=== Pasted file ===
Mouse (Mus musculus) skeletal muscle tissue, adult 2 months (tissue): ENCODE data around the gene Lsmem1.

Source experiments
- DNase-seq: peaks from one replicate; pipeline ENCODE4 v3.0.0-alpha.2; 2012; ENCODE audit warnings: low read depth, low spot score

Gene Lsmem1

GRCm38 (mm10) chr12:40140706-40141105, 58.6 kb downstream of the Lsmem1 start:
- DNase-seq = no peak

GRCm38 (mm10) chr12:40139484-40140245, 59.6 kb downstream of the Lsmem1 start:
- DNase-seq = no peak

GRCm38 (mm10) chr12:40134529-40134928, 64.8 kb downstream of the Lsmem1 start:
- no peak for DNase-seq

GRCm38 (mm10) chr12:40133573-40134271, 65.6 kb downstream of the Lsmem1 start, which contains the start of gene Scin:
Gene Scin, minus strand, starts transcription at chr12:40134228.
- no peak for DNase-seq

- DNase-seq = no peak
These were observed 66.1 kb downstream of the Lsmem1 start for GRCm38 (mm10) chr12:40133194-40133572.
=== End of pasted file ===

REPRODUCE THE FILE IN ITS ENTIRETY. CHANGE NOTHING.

Mouse (Mus musculus) skeletal muscle tissue, adult 2 months (tissue): ENCODE data around the gene Lsmem1.

Source experiments
- DNase-seq: peaks from one replicate; pipeline ENCODE4 v3.0.0-alpha.2; 2012; ENCODE audit warnings: low read depth, low spot score

Gene Lsmem1

GRCm38 (mm10) chr12:40140706-40141105, 58.6 kb downstream of the Lsmem1 start:
- DNase-seq = no peak

GRCm38 (mm10) chr12:40139484-40140245, 59.6 kb downstream of the Lsmem1 start:
- DNase-seq = no peak

GRCm38 (mm10) chr12:40134529-40134928, 64.8 kb downstream of the Lsmem1 start:
- no peak for DNase-seq

GRCm38 (mm10) chr12:40133573-40134271, 65.6 kb downstream of the Lsmem1 start, which contains the start of gene Scin:
Gene Scin, minus strand, starts transcription at chr12:40134228.
- no peak for DNase-seq

- DNase-seq = no peak
These were observed 66.1 kb downstream of the Lsmem1 start for GRCm38 (mm10) chr12:40133194-40133572.